Connections Past Issues

Tibetan Monks Create Sand Mandala

by Robyn Rime


For three days last April, the Lorette Wilmot Library became home to a Tibetan sand mandala.

A sand mandala is a traditional practice that uses millions of grains of colored sand, painstakingly laid into place on a flat platform over a period of days or weeks to create a painting representing the mind of the Buddha. Nazareth’s mandala was created by monks from the Namgyal Monastery Institute of Buddhist Studies in Ithaca, N.Y., who act as cultural ambassadors from His Holiness the Dalai Lama. The event was sponsored by the College of Arts and Sciences, in particular the departments of religious studies, Asian studies, and art; the art therapy program; the Center for Spirituality; the Hickey Center for Interfaith Study and Dialogue; and the Institute for Pluralism, all in collaboration with Brighton Pathways to Health.

“Hosting this program at Nazareth gives community members the opportunity to experience first-hand the ancient artwork and spirituality of one of the world’s greatest religions and religious leaders,” says Lynne Staropoli Boucher, director of the Center for Spirituality.

Mandalas are complex symbolic structures, with many layers of meaning and beauty. Although aesthetically pleasing, mandalas are meant for religious use and are not intended as museum works of art. It is only in recent years that the Dalai Lama has permitted mandalas to be made in public as a means of teaching about Tibetan culture. The Namgyal monks have become especially well known for the creation of sand mandala exhibitions in museums and galleries throughout the world.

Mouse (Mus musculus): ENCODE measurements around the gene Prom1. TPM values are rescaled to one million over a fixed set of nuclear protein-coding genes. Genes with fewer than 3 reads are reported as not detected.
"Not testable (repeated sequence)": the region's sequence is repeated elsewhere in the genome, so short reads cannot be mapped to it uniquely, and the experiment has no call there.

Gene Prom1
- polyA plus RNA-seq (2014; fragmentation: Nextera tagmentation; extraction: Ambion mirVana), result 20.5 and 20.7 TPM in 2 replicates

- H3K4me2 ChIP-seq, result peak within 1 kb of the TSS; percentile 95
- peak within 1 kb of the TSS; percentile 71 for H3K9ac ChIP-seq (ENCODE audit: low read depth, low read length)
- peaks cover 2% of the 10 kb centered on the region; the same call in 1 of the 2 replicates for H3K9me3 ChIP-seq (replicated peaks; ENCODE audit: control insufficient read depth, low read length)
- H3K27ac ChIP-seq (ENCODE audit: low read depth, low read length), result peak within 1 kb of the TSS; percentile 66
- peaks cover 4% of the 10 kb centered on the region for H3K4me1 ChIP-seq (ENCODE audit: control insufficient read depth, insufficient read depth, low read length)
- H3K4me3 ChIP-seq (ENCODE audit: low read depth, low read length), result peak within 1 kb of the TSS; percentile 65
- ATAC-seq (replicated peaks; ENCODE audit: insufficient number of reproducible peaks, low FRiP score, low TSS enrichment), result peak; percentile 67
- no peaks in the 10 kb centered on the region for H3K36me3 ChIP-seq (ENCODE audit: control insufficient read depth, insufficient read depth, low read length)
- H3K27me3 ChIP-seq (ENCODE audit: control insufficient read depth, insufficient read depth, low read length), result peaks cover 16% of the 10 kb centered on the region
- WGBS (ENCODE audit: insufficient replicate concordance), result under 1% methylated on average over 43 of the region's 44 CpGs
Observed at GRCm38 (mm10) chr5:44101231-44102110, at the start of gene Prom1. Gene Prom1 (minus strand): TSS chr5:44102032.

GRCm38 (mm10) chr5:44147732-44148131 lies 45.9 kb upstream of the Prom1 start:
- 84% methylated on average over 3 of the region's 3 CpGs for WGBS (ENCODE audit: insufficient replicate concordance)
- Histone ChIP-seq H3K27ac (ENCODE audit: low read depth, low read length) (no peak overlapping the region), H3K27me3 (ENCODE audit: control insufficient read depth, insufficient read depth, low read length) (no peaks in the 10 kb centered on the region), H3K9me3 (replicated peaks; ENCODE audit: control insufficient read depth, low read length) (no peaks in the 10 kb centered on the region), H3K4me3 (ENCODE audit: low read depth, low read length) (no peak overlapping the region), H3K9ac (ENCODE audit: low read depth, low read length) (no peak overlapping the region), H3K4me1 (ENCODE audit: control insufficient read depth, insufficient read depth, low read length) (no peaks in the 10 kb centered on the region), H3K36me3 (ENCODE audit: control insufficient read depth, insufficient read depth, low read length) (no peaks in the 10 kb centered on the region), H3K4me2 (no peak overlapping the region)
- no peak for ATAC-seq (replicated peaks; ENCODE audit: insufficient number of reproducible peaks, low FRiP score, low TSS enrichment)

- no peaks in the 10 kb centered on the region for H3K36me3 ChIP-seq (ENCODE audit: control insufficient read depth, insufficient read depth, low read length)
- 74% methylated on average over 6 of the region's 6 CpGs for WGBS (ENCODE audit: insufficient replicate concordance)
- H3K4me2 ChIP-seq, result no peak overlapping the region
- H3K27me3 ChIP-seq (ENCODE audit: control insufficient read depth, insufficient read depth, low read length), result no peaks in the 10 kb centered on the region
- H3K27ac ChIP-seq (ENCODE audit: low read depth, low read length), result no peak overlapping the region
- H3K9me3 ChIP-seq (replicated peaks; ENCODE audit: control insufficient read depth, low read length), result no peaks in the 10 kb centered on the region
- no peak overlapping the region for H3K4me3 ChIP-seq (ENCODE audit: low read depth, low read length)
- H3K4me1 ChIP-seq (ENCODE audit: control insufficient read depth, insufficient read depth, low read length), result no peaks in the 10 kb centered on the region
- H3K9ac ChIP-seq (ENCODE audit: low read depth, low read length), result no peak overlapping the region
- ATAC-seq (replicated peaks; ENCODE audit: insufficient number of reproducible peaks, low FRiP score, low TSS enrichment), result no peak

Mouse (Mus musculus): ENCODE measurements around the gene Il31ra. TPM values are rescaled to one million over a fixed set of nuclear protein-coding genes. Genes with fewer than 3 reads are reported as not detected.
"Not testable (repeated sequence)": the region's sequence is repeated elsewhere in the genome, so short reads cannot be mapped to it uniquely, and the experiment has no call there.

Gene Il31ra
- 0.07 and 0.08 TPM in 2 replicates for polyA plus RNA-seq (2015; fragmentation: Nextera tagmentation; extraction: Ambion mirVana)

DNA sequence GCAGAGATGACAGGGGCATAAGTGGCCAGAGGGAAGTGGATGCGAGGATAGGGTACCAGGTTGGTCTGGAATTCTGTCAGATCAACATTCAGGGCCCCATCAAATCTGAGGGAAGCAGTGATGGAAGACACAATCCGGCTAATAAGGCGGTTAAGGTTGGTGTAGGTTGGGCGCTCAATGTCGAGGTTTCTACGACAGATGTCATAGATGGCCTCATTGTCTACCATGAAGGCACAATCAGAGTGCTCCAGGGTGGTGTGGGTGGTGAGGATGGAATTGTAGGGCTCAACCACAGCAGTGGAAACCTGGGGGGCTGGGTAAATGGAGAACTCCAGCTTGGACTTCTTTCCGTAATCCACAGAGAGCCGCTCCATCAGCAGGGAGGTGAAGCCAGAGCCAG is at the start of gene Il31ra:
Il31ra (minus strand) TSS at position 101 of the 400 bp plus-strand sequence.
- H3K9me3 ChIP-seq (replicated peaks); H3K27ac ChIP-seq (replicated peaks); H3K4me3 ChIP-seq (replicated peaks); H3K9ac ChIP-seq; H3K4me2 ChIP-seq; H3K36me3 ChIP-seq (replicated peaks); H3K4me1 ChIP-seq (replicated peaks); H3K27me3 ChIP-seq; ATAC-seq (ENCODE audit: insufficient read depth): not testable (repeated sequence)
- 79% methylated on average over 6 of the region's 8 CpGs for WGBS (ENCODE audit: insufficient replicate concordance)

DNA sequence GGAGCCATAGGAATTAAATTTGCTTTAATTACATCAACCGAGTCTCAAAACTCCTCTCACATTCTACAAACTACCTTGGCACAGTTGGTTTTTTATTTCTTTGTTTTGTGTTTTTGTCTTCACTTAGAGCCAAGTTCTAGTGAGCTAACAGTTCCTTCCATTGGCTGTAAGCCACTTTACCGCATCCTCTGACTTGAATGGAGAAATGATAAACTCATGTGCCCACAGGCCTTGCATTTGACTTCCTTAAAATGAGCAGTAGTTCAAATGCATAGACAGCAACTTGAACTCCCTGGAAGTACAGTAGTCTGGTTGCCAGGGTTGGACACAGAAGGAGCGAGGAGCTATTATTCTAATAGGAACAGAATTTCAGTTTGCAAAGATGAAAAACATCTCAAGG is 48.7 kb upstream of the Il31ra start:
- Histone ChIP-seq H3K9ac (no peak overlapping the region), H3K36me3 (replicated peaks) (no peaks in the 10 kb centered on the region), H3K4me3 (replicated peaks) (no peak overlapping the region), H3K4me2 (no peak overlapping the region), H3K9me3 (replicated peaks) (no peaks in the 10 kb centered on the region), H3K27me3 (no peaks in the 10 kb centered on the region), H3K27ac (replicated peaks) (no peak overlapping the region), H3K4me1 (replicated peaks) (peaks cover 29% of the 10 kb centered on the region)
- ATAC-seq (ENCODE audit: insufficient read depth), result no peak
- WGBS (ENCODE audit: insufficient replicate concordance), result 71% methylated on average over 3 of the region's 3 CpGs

The mandala construction itself is the result of long and disciplined effort, but it is nonetheless a temporary work. When the monks are finished, the mandala sand is cast into a body of water to emphasize the impermanence of all things and the importance of nonattachment. When the sand enters the water, the kindness and compassion of the deity are disseminated into the world to benefit all beings. A mandala is thought to bring peace and harmony to the area where it is being constructed; monks use this unique practice to bless the earth and its inhabitants.

In conjunction with the mandala creation, Namgyal resident monk Lama Geshe Lobsang Dakpa presented his lecture “Loving Kindness and Compassion,” discussing the root of human nature and how to nurture the seed of compassion. All proceeds from the lecture went toward building a Tibetan monastery in the Ithaca community, the first Tibetan monastery in the region and the only Namgyal Monastery in the U.S.

“Nazareth College, as I see it, was well primed to host a ritual art form integrating values that are culturally and religiously specific yet broadly human,” says Corinne Dempsey, Ph.D., associate professor in religious studies and program director for Asian studies. “The monks’ library creation and dharma talk offered us golden opportunities for intercultural learning and exchange—the kinds of opportunities that Nazareth community members can truly appreciate, offering insights and inspirations likely to resonate in the weeks and months to come.”


Robyn Rime is the editor of Connections.

Tibetan monks creating sand mandala

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    Note: The Institute for Pluralism was renamed to the Office for Diversity & Inclusion in 2016.